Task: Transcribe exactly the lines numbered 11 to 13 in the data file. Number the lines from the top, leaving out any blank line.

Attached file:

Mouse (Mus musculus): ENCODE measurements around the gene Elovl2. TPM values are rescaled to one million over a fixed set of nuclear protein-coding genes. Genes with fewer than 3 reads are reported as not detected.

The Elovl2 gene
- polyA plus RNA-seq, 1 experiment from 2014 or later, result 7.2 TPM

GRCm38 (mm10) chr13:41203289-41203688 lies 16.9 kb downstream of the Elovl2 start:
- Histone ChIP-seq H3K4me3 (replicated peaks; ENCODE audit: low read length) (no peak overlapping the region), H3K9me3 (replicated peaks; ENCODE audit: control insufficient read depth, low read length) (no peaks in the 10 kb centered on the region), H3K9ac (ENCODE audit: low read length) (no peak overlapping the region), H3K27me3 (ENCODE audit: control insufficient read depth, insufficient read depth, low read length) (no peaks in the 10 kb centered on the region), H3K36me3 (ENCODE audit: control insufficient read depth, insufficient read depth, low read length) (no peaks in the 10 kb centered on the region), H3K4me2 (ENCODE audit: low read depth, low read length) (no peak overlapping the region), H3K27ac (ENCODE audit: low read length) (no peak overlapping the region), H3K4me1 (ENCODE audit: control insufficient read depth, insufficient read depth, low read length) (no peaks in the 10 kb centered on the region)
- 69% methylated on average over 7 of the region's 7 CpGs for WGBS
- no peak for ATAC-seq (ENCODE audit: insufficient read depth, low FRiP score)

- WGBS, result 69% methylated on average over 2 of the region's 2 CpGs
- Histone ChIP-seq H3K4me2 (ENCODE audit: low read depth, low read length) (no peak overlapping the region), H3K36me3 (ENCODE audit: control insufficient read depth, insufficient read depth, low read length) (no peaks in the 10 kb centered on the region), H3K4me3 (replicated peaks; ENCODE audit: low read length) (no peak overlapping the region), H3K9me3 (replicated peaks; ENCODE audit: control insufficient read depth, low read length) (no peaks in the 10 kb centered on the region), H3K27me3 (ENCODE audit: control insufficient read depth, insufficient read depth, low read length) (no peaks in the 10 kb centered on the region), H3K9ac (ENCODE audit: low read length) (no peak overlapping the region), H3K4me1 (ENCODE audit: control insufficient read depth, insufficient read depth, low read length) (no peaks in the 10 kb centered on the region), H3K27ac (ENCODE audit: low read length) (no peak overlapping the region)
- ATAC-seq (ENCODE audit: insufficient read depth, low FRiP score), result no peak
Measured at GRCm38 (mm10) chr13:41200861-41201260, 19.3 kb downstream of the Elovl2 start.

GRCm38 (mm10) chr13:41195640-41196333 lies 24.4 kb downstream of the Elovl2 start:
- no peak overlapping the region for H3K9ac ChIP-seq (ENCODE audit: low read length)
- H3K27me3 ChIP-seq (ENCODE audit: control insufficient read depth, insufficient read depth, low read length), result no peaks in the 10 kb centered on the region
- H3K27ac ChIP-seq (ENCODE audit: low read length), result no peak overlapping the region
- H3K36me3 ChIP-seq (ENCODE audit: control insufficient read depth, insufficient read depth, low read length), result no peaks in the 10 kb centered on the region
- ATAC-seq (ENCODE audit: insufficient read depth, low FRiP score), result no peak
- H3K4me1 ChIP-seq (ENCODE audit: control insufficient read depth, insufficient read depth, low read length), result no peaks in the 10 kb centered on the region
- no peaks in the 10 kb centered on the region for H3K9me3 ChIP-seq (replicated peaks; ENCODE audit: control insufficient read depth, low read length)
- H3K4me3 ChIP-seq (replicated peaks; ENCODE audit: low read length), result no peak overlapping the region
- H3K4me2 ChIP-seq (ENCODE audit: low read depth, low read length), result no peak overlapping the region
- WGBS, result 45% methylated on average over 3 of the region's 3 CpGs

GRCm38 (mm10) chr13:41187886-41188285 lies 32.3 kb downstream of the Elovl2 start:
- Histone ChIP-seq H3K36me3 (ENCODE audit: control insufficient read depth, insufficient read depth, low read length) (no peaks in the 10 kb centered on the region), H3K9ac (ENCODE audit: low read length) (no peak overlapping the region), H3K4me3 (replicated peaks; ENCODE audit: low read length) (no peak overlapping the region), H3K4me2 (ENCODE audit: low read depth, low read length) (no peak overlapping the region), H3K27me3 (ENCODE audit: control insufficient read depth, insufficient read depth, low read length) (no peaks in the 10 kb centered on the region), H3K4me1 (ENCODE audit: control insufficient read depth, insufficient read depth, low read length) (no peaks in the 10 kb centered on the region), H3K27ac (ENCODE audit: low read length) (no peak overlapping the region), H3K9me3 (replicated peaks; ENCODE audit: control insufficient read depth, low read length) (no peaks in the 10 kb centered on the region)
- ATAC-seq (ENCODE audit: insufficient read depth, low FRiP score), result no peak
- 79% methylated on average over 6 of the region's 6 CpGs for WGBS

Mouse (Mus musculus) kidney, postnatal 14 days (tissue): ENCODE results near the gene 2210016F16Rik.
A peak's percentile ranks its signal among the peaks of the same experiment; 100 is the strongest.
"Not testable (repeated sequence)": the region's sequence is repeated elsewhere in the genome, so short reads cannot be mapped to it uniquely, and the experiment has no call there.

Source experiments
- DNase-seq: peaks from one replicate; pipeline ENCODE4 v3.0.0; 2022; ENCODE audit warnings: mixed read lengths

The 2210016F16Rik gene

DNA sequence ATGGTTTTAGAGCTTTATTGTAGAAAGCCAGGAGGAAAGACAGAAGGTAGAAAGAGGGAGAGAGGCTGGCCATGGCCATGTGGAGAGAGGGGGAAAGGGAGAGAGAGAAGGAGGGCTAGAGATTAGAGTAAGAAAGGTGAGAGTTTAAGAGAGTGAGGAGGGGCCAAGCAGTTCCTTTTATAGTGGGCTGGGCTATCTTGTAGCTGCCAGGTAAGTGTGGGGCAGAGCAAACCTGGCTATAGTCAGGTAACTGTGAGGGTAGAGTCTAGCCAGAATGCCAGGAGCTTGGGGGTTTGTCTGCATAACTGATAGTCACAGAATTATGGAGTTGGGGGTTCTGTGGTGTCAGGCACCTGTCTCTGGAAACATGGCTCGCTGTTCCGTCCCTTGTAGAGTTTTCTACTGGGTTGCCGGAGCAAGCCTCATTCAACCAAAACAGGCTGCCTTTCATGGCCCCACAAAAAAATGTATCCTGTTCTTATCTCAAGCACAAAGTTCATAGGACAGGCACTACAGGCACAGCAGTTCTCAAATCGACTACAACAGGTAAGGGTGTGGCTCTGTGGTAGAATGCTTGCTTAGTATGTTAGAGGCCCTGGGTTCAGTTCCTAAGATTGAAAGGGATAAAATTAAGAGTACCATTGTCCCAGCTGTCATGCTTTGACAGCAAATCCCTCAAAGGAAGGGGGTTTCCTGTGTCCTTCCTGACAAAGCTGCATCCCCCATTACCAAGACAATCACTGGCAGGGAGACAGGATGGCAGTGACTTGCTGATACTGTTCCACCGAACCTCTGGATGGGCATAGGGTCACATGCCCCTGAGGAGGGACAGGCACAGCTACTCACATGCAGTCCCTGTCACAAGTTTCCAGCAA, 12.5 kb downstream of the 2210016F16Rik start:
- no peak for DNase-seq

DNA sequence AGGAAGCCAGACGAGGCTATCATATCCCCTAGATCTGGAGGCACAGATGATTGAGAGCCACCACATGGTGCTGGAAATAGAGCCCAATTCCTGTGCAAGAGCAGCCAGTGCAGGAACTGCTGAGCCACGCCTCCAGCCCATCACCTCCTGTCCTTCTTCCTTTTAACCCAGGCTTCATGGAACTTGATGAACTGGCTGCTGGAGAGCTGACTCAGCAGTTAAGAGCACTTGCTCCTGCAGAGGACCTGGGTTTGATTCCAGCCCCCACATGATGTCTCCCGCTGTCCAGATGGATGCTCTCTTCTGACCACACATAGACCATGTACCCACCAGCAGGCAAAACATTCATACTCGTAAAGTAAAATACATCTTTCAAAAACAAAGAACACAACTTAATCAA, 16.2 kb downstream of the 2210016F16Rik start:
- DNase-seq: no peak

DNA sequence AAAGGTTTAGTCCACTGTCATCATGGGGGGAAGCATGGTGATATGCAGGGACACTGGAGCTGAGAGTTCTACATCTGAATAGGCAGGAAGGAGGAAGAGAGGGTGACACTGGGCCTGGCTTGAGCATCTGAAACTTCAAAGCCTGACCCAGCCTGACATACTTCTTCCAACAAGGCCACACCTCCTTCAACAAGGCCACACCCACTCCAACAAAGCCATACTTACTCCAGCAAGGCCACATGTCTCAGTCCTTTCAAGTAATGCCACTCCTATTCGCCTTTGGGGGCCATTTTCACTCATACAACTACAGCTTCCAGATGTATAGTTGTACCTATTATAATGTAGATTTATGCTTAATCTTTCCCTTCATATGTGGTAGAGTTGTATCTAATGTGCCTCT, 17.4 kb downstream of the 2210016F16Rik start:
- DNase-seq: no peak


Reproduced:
Measured at GRCm38 (mm10) chr13:41200861-41201260, 19.3 kb downstream of the Elovl2 start.

GRCm38 (mm10) chr13:41195640-41196333 lies 24.4 kb downstream of the Elovl2 start:
- no peak overlapping the region for H3K9ac ChIP-seq (ENCODE audit: low read length)